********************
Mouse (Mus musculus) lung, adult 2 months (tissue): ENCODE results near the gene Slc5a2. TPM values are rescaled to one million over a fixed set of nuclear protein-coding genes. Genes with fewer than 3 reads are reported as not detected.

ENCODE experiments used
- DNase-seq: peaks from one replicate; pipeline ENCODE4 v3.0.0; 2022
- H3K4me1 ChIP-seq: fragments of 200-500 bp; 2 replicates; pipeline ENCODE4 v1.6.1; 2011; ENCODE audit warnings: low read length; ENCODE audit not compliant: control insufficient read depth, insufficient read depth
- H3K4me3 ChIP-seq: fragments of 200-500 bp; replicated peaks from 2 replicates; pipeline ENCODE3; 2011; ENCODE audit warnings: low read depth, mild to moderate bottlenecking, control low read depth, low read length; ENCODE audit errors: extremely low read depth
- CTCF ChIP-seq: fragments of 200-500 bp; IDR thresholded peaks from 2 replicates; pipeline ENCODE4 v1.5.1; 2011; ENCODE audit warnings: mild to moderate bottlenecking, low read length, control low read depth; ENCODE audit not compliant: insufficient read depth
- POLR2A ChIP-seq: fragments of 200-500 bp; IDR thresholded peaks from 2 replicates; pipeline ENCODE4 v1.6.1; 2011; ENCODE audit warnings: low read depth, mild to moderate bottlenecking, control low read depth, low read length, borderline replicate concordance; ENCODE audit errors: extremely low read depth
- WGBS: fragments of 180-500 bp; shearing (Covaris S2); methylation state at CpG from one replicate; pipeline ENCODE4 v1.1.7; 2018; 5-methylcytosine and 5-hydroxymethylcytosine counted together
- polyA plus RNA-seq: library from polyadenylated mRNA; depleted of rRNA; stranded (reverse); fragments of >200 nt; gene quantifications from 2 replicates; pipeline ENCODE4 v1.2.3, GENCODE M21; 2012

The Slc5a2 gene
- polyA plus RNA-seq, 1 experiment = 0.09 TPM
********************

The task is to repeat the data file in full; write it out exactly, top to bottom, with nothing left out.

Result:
Mouse (Mus musculus) lung, adult 2 months (tissue): ENCODE results near the gene Slc5a2. TPM values are rescaled to one million over a fixed set of nuclear protein-coding genes. Genes with fewer than 3 reads are reported as not detected.

ENCODE experiments used
- DNase-seq: peaks from one replicate; pipeline ENCODE4 v3.0.0; 2022
- H3K4me1 ChIP-seq: fragments of 200-500 bp; 2 replicates; pipeline ENCODE4 v1.6.1; 2011; ENCODE audit warnings: low read length; ENCODE audit not compliant: control insufficient read depth, insufficient read depth
- H3K4me3 ChIP-seq: fragments of 200-500 bp; replicated peaks from 2 replicates; pipeline ENCODE3; 2011; ENCODE audit warnings: low read depth, mild to moderate bottlenecking, control low read depth, low read length; ENCODE audit errors: extremely low read depth
- CTCF ChIP-seq: fragments of 200-500 bp; IDR thresholded peaks from 2 replicates; pipeline ENCODE4 v1.5.1; 2011; ENCODE audit warnings: mild to moderate bottlenecking, low read length, control low read depth; ENCODE audit not compliant: insufficient read depth
- POLR2A ChIP-seq: fragments of 200-500 bp; IDR thresholded peaks from 2 replicates; pipeline ENCODE4 v1.6.1; 2011; ENCODE audit warnings: low read depth, mild to moderate bottlenecking, control low read depth, low read length, borderline replicate concordance; ENCODE audit errors: extremely low read depth
- WGBS: fragments of 180-500 bp; shearing (Covaris S2); methylation state at CpG from one replicate; pipeline ENCODE4 v1.1.7; 2018; 5-methylcytosine and 5-hydroxymethylcytosine counted together
- polyA plus RNA-seq: library from polyadenylated mRNA; depleted of rRNA; stranded (reverse); fragments of >200 nt; gene quantifications from 2 replicates; pipeline ENCODE4 v1.2.3, GENCODE M21; 2012

The Slc5a2 gene
- polyA plus RNA-seq, 1 experiment = 0.09 TPM